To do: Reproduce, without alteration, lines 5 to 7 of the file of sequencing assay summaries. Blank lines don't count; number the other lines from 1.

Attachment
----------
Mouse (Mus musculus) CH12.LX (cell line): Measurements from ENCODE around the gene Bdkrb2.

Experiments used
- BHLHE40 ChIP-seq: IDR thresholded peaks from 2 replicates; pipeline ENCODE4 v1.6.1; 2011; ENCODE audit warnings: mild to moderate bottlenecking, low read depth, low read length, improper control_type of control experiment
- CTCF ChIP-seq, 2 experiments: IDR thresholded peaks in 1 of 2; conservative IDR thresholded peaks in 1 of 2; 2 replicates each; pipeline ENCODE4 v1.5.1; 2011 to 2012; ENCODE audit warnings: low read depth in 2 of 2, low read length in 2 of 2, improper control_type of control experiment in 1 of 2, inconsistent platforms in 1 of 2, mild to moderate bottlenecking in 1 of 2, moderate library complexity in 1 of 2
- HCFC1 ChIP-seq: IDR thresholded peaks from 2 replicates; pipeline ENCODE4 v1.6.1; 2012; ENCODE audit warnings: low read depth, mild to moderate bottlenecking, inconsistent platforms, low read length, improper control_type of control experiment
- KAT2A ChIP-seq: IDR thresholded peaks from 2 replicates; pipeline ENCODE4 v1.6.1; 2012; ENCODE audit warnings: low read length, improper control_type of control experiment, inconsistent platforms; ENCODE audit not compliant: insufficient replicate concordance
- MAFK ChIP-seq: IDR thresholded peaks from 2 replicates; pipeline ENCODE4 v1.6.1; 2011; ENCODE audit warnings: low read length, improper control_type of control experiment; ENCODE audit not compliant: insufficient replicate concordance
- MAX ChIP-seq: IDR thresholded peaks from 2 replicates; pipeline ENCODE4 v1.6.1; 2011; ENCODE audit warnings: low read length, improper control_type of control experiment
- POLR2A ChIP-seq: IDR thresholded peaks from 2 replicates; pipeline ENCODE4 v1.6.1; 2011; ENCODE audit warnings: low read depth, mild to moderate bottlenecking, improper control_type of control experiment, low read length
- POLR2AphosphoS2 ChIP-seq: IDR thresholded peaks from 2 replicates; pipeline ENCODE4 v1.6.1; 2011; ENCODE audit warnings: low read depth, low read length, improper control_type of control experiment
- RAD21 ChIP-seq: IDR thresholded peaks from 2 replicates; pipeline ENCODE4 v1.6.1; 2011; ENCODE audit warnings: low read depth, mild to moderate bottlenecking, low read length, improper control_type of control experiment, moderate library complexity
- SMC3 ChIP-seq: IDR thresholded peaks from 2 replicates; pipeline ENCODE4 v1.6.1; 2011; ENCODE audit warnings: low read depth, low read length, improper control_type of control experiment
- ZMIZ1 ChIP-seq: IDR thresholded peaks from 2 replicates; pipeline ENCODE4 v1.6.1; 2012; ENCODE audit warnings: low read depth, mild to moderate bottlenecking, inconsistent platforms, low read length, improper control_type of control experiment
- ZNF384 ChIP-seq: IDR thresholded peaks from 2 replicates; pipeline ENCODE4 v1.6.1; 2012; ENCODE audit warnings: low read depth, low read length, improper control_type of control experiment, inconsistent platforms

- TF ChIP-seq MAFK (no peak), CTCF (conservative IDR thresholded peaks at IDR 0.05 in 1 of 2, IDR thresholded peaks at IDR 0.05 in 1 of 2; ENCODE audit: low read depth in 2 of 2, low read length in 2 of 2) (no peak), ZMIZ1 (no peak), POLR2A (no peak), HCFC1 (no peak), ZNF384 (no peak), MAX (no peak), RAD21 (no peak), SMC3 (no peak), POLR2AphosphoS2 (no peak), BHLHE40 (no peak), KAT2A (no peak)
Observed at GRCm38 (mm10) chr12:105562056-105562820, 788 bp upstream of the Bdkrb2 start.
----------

- HCFC1 ChIP-seq: IDR thresholded peaks from 2 replicates; pipeline ENCODE4 v1.6.1; 2012; ENCODE audit warnings: low read depth, mild to moderate bottlenecking, inconsistent platforms, low read length, improper control_type of control experiment
- KAT2A ChIP-seq: IDR thresholded peaks from 2 replicates; pipeline ENCODE4 v1.6.1; 2012; ENCODE audit warnings: low read length, improper control_type of control experiment, inconsistent platforms; ENCODE audit not compliant: insufficient replicate concordance
- MAFK ChIP-seq: IDR thresholded peaks from 2 replicates; pipeline ENCODE4 v1.6.1; 2011; ENCODE audit warnings: low read length, improper control_type of control experiment; ENCODE audit not compliant: insufficient replicate concordance